The report from the U.S. Bureau of Labor Statistics last week showing that the Connecticut unemployment rate spiked to 9 percent in August, with a net loss of 6,800 jobs, shows the state economy moving in the wrong direction and suggests the Malloy administration's job-growth policies are so far ineffective.
In 36 years of such data keeping there had never been a month-to-month unemployment increase as big as the 8.5 percent to 9 percent jump from July to August. The spike in the jobless rate caught state economists by surprise.
Gov. Dannel P. Malloy wasn't buying it, saying he had serious doubts about the accuracy of the number. While the governor could be accused of denying an unpleasant reality, the unemployment rate does appear inconsistent with other economic indicators, including reductions in unemployment filings, increased tax withholdings and positive reports from job placement agencies.
But even if the unemployment number is later recalculated lower, the trends are definitely going in the wrong direction. Don Klepper-Smith, chief economist and director of research for DataCore Partners in New Haven, saw enough to announce that he will soon lower his previous predictions of 11,000 job gains this year, and 8,000 next year, tepid job growth numbers to begin with.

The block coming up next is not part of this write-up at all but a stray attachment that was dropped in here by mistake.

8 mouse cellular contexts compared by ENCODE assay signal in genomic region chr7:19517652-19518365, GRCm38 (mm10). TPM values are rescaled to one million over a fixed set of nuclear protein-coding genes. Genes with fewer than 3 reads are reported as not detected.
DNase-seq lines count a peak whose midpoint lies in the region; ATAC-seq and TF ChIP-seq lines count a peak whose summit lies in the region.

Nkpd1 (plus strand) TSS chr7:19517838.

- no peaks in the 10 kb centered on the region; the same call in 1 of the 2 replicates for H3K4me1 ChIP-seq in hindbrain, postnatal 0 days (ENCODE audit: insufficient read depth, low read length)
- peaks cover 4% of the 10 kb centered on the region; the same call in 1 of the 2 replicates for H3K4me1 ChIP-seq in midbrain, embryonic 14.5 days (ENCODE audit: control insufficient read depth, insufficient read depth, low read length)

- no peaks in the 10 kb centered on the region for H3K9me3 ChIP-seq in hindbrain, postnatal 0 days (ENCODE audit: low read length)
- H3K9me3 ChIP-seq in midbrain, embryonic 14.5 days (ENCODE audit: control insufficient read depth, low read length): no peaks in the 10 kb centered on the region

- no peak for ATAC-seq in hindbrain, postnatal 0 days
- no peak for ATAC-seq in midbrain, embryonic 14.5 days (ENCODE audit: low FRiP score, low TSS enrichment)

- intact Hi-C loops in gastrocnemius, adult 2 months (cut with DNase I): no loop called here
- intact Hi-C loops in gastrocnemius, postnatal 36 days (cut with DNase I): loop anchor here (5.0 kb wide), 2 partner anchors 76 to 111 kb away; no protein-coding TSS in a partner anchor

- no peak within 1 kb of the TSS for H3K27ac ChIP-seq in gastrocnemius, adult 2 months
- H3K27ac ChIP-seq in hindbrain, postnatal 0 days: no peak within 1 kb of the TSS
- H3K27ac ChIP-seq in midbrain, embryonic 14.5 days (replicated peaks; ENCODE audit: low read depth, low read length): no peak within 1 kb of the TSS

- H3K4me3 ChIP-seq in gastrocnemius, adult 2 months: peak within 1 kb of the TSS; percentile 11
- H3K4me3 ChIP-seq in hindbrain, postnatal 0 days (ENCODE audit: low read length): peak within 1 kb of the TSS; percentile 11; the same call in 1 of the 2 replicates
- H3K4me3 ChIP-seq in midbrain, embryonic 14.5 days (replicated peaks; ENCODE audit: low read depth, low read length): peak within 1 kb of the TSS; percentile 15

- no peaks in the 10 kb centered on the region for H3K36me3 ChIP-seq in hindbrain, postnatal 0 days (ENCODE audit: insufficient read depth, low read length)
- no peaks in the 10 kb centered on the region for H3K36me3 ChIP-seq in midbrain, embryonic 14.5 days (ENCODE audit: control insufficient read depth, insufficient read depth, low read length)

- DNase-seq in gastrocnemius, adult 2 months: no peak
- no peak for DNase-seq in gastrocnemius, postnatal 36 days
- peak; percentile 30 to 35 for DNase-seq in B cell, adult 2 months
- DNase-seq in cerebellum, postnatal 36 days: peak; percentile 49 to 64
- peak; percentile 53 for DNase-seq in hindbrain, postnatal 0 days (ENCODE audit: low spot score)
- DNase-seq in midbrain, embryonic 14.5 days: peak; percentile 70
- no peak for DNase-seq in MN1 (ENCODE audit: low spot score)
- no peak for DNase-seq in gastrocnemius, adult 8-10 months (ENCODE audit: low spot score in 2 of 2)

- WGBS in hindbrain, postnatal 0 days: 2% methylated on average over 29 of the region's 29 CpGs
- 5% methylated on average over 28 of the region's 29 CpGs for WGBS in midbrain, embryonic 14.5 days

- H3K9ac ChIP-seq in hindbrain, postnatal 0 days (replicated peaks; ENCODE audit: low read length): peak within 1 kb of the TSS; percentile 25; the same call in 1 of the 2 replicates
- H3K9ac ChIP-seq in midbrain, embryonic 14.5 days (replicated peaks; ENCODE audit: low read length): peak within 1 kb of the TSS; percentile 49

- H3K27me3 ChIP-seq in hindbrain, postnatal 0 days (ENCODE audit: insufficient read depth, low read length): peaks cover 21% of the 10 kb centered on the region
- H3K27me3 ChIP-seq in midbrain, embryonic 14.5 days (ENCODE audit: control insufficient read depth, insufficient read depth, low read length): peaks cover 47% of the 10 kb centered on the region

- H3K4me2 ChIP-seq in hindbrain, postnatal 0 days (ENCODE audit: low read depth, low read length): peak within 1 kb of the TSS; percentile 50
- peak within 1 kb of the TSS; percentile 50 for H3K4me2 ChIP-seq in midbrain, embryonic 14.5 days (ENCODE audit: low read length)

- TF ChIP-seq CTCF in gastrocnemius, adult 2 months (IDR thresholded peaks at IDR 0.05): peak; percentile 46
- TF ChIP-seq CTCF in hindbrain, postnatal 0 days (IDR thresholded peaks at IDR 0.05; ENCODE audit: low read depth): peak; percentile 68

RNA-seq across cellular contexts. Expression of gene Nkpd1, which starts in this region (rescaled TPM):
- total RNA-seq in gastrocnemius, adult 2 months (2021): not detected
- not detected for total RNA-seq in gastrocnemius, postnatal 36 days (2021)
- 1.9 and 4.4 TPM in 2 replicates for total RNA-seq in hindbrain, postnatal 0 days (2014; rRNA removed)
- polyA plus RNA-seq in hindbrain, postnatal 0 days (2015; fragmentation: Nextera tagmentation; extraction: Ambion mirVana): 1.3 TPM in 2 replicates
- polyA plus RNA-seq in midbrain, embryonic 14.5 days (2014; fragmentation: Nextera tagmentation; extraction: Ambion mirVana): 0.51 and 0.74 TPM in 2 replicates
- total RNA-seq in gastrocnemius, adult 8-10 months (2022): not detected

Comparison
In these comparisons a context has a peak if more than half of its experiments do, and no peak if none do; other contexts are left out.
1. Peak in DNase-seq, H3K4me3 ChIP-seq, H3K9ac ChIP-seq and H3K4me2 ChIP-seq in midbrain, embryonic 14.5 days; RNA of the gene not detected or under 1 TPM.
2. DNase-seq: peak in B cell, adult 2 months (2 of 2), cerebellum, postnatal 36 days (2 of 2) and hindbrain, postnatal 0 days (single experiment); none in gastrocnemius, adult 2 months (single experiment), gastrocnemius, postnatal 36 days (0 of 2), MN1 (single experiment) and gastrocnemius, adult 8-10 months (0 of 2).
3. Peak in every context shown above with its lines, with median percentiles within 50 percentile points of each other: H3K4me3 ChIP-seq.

The $2.6 billion in tax increases over the past two years to help close a $3.4 billion deficit, combined with the recent jump in gas prices and stagnant wages, has reduced disposable income. And indeed the leisure and hospitality sector was hard hit, with a decline of 3,100 jobs in August, while retail trade was down 1,900 jobs.
Yet deeper government spending cuts in lieu of tax increases would have aggravated job losses in the public sector. Government jobs have been a loss leader, with 3,600 jobs lost in June, a number that slowed to 500 in August.
It will take time to evaluate whether many of the measures initiated by the legislature at the administration's urging, including direct investment in small businesses and grant and loan programs aimed at keeping and adding large corporations in the state, will prove successful.
In the meantime the governor will have to do more than try to recalculate the unemployment number, he will have to recalculate his economic policies.